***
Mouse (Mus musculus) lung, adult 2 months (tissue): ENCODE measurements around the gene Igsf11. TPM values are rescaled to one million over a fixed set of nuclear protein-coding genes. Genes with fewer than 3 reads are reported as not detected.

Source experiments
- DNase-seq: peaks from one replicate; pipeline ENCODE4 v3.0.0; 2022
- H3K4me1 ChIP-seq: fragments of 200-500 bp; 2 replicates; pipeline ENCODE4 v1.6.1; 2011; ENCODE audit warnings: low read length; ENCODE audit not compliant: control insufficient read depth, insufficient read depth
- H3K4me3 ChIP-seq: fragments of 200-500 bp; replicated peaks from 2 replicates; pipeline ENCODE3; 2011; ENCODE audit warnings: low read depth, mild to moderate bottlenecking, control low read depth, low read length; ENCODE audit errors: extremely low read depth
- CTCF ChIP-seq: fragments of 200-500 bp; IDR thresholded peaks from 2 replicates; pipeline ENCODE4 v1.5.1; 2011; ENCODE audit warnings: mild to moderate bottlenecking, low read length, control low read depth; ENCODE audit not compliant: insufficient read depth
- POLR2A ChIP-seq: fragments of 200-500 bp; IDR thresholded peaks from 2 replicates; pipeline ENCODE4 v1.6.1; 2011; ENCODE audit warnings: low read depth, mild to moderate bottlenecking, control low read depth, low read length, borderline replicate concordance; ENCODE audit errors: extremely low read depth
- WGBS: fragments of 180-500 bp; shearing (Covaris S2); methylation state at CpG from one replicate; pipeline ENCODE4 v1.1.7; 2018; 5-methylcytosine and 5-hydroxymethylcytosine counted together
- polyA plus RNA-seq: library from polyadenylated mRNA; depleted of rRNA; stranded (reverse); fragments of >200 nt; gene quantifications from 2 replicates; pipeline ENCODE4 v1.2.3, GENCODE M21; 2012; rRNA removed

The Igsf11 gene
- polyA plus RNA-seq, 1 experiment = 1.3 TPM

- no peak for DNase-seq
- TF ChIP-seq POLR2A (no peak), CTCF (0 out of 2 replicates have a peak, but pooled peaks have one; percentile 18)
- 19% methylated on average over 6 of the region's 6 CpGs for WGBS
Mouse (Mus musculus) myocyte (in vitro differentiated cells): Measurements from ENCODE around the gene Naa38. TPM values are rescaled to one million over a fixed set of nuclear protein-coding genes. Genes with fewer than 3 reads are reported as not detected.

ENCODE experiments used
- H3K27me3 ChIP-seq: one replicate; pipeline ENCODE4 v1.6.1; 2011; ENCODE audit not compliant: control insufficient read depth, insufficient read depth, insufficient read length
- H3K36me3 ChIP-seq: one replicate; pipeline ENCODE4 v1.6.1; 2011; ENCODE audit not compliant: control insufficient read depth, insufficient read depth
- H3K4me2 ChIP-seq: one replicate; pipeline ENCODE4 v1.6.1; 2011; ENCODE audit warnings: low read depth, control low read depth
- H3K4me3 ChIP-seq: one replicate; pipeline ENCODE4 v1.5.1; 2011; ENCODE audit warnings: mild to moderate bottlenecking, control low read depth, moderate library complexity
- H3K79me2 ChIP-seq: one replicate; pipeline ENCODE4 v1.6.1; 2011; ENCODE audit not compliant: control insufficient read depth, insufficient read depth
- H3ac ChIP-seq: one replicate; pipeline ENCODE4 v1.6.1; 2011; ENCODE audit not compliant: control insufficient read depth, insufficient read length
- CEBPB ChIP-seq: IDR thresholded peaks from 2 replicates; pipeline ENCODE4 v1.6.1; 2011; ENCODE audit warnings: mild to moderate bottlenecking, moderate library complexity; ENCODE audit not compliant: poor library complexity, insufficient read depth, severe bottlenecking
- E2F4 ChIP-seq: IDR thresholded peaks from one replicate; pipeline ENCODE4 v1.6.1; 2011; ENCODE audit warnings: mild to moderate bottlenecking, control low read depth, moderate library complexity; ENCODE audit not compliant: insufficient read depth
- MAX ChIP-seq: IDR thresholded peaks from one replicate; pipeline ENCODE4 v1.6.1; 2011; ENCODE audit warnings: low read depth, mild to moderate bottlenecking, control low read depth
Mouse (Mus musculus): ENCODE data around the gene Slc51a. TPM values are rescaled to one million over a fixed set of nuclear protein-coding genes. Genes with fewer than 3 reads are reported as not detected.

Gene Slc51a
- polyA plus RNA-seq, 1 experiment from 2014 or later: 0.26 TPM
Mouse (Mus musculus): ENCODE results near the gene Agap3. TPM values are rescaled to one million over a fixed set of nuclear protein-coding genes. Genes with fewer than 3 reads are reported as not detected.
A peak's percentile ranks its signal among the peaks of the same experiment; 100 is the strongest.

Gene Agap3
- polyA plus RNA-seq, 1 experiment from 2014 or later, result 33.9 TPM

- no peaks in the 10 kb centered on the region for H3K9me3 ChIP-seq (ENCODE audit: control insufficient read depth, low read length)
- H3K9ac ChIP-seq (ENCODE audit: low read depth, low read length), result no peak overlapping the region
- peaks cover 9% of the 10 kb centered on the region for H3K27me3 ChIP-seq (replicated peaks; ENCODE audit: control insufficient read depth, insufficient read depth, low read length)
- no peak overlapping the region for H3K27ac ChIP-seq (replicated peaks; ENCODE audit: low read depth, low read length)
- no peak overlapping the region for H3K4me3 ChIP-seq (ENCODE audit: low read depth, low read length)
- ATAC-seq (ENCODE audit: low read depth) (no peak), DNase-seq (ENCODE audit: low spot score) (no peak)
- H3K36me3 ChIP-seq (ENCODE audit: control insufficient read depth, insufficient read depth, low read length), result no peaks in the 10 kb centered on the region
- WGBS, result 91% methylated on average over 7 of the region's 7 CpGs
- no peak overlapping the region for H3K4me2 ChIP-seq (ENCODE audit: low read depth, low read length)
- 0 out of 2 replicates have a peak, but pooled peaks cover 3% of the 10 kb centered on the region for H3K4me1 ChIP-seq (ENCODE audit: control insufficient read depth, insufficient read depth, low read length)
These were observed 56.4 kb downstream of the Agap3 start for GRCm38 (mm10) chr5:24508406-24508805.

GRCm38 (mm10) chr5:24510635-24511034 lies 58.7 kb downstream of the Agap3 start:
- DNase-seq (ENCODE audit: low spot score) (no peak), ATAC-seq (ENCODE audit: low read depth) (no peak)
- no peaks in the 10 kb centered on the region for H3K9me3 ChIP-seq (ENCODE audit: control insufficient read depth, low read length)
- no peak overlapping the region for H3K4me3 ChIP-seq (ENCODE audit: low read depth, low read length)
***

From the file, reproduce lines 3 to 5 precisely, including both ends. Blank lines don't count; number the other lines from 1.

- DNase-seq: peaks from one replicate; pipeline ENCODE4 v3.0.0; 2022
- H3K4me1 ChIP-seq: fragments of 200-500 bp; 2 replicates; pipeline ENCODE4 v1.6.1; 2011; ENCODE audit warnings: low read length; ENCODE audit not compliant: control insufficient read depth, insufficient read depth
- H3K4me3 ChIP-seq: fragments of 200-500 bp; replicated peaks from 2 replicates; pipeline ENCODE3; 2011; ENCODE audit warnings: low read depth, mild to moderate bottlenecking, control low read depth, low read length; ENCODE audit errors: extremely low read depth